Editor’s note: I like to look at search engine terms (SETs) to see how people find my blog, since it is Down syndrome awareness month, I thought I would address some of those searches throughout the month of October.
 
Search Engine Term: Why are people with Down syndrome always happy?
 

The short answer is:

They are NOT always happy!

Trust me!

My daughter is not always happy. She experiences a wide range of emotions. She gets mad, frustrated, annoyed, happy, joyful, and everything in between. She is stubborn too. She is a FULL person.

Sometimes, when my daughter is throwing a fit, she runs to her room and throws herself on her bed (or the floor). My husband and I have joked about taping her throwing a fit, and titling it, “People with Down syndrome are always happy.” But then again, we respect her enough to know that would not be appropriate, and it would not be treating her with dignity and respect. I can imagine how hurt she would be knowing we had shared a video of her throwing a fit.

Actually, I don’t know of any human being that goes through life being “always happy.” Yes, some people have a more positive outlook in life, and perhaps some people with Down syndrome fall under that category: being friendly, offering a smile, being upbeat around other people, having a good time and enjoying life. But make no mistake, even the happiest person experiences sadness, loss, frustration, and anger.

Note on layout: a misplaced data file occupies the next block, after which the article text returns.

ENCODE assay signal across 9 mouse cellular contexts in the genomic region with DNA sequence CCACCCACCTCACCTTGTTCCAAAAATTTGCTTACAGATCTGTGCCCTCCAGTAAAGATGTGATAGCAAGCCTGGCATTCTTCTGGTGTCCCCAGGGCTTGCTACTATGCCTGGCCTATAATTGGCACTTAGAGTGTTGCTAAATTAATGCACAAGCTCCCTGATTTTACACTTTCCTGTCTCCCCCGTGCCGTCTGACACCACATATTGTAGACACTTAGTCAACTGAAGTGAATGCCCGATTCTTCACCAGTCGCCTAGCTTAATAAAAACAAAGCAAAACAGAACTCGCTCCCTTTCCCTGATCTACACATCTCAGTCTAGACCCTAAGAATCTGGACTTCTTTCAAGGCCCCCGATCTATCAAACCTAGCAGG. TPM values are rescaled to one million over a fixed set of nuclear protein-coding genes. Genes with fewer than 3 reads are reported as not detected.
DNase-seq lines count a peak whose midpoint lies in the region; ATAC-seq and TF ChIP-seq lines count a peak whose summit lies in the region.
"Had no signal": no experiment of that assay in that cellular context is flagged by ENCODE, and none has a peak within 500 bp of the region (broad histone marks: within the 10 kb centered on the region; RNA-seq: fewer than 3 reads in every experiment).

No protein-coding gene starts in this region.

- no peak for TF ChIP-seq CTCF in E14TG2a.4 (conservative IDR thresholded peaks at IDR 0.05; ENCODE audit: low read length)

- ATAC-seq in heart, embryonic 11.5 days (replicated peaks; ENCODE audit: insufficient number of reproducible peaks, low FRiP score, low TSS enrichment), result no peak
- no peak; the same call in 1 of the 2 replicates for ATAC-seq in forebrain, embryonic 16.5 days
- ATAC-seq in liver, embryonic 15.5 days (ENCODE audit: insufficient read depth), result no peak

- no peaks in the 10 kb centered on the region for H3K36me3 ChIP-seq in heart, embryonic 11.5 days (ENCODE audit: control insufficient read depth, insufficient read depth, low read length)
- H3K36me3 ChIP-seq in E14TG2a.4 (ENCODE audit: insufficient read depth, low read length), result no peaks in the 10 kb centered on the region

And I have yet to meet someone with Down syndrome who is always happy. And I know a lot of people with Down syndrome!

When my daughter was born, some people offered comfort over her diagnosis saying, “At least she will always be happy.” Like that was the one positive thing about her diagnosis. Obviously, these were not comments coming from people who actually knew someone with Down syndrome, and certainly not from family members of someone who has Down syndrome. Actually, those comments were not encouraging, because I wanted my daughter to experience a full range of emotions, to be someone I could relate to. And she is, she is a much a person as I am and every other human walking on this earth.

In our personal experience the highs are high (not just happiness, but joyfulness) and the lows are low (not just sadness but something resembling devastation).

Overall, however, if you asked me if my daughter is a happy person, I would tell you, “Well yes, she is a pretty happy girl.” But here is the thing, I would tell you the same thing about my oldest daughter, or my husband, or my nephew, or my closest friend.

Happiness is just ONE of the many feelings we experience in life.

People with Down syndrome experience every single emotion you and I do. All of them. Thank goodness for that!

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